Detection of protein catalytic residues at high precision using local network properties
Structural Bioinformatics Group, Otto-Warburg Laboratory, Max Planck Institute for Molecular Genetics, Ihnestrasse 63-73, D-14195 Berlin, Germany
BMC Bioinformatics 2008, 9:517 doi:10.1186/1471-2105-9-517Published: 4 December 2008
Identifying the active site of an enzyme is a crucial step in functional studies. While protein sequences and structures can be experimentally characterized, determining which residues build up an active site is not a straightforward process. In the present study a new method for the detection of protein active sites is introduced. This method uses local network descriptors derived from protein three-dimensional structures to determine whether a residue is part of an active site. It thus does not involve any sequence alignment or structure similarity to other proteins. A scoring function is elaborated over a set of more than 220 proteins having different structures and functions, in order to detect protein catalytic sites with a high precision, i.e. with a minimal rate of false positives.
The scoring function was based on the counts of first-neighbours on side-chain contacts, third-neighbours and residue type. Precision of the detection using this function was 28.1%, which represents a more than three-fold increase compared to combining closeness centrality with residue surface accessibility, a function which was proposed in recent years. The performance of the scoring function was also analysed into detail over a smaller set of eight proteins. For the detection of 'functional' residues, which were involved either directly in catalytic activity or in the binding of substrates, precision reached a value of 72.7% on this second set. These results suggested that our scoring function was effective at detecting not only catalytic residues, but also any residue that is part of the functional site of a protein.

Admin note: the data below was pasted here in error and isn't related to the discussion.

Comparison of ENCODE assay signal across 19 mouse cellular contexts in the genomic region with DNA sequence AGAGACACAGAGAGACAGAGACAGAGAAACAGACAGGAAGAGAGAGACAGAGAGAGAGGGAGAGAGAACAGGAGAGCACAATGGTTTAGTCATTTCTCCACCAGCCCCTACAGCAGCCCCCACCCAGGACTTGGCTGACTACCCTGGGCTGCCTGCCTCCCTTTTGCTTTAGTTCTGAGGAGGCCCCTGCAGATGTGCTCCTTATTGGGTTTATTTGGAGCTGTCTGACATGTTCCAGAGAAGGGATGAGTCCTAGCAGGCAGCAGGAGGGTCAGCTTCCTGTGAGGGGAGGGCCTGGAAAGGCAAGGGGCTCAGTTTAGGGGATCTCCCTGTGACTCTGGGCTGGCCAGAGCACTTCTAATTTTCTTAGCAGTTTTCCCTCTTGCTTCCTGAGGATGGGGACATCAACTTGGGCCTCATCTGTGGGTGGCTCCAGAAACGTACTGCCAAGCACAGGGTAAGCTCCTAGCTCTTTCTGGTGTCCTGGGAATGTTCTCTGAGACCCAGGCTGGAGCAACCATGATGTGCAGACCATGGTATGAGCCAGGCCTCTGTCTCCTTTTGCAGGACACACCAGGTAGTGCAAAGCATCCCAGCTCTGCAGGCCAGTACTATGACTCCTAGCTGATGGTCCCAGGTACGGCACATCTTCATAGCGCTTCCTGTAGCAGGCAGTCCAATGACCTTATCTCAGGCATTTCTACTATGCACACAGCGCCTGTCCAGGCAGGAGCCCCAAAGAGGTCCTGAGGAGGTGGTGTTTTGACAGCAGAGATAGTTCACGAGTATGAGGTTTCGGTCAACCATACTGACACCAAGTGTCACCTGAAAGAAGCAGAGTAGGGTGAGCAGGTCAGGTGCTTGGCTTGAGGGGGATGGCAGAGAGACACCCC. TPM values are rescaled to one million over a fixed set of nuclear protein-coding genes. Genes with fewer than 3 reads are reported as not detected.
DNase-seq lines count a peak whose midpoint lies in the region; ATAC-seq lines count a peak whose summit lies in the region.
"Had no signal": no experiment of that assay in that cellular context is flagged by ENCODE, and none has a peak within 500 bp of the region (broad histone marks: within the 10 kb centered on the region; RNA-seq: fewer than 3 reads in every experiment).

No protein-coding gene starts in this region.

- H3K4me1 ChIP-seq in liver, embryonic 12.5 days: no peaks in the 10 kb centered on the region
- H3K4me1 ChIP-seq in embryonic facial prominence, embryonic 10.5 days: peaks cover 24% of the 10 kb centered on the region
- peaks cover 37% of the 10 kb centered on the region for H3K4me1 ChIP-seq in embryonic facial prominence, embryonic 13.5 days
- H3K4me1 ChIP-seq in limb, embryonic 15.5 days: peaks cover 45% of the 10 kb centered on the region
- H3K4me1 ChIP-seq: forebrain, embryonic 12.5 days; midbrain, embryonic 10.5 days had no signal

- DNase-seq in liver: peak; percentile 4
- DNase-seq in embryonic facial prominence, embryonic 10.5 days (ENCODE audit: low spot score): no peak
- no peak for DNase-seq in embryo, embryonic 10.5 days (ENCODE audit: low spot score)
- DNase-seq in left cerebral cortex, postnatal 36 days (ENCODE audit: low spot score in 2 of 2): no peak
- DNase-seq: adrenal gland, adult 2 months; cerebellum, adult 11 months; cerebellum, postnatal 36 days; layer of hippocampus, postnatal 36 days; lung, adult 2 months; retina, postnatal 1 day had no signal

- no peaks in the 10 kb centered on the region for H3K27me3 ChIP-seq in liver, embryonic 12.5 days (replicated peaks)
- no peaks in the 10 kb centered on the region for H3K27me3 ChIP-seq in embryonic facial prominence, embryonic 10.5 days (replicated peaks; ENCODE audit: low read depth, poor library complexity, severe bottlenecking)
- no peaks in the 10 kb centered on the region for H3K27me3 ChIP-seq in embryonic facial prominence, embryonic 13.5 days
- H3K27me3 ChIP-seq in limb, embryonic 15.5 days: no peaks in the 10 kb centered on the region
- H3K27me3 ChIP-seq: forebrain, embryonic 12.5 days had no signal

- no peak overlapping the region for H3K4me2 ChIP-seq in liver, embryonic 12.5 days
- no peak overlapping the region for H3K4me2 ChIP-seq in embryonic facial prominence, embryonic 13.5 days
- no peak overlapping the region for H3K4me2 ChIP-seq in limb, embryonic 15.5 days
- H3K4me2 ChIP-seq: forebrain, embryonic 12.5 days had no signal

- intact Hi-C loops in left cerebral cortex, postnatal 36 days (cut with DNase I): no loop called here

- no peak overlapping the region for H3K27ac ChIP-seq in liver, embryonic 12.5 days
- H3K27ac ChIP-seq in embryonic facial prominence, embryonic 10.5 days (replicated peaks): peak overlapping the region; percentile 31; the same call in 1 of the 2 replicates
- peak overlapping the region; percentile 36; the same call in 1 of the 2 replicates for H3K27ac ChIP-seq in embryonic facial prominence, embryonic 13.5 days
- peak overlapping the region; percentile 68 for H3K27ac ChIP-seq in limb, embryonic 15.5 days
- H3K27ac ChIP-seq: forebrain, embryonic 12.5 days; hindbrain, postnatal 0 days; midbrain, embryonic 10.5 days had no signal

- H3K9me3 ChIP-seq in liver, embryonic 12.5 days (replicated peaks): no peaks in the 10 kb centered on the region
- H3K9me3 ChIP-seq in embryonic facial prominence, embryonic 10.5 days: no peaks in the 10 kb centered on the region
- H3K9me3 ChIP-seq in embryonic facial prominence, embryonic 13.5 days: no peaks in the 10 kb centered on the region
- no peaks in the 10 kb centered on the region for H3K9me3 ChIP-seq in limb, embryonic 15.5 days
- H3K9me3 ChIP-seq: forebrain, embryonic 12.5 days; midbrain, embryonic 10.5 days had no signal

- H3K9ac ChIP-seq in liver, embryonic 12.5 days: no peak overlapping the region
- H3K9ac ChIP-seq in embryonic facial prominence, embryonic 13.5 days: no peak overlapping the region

As having been validated on the majority of known structural families, this method should prove useful for the detection of active sites in any protein with unknown function, and for direct application to the design of site-directed mutagenesis experiments.